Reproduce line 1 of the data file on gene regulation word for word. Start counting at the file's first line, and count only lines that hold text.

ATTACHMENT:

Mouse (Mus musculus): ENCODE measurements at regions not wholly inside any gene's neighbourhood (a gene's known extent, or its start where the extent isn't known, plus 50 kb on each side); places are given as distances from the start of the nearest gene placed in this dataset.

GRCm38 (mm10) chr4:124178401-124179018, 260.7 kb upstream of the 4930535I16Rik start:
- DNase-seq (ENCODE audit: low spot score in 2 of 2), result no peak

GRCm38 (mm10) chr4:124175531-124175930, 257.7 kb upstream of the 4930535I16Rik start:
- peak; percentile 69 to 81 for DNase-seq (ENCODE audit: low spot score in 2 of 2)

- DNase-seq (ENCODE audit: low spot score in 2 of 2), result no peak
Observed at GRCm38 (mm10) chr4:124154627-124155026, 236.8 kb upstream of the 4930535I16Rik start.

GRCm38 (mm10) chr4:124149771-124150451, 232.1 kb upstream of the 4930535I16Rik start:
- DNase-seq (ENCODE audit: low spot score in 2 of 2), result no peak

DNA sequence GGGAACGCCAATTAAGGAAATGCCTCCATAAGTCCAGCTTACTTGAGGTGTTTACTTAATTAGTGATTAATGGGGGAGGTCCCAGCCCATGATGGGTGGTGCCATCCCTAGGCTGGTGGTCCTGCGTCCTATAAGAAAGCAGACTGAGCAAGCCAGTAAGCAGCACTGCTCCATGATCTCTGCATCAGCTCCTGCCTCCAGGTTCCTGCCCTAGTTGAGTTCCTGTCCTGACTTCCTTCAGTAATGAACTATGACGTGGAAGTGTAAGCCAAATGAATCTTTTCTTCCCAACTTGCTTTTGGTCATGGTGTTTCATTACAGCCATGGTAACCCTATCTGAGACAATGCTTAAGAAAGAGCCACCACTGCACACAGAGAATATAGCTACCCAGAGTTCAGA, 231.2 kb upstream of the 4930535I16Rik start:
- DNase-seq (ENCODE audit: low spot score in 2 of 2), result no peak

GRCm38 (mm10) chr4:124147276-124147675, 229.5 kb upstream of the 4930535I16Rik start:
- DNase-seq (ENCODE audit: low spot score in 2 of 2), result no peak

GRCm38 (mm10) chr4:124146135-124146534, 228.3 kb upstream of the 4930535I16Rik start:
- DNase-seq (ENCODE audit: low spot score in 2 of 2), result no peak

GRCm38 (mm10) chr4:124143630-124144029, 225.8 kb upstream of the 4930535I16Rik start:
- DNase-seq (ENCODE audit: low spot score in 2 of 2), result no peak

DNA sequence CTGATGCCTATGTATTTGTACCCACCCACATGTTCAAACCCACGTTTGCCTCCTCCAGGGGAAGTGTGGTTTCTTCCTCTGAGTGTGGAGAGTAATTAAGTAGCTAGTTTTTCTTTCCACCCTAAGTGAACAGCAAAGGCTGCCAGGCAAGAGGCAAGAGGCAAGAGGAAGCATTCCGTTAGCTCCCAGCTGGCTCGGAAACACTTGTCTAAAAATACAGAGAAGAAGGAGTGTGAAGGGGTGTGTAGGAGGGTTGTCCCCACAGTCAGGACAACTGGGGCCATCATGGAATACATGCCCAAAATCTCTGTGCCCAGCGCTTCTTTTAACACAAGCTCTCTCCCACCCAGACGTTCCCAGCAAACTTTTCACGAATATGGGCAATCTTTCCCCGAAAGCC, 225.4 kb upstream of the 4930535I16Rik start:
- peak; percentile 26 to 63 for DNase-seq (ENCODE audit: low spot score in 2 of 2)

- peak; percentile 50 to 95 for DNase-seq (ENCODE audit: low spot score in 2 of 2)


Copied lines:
Mouse (Mus musculus): ENCODE measurements at regions not wholly inside any gene's neighbourhood (a gene's known extent, or its start where the extent isn't known, plus 50 kb on each side); places are given as distances from the start of the nearest gene placed in this dataset.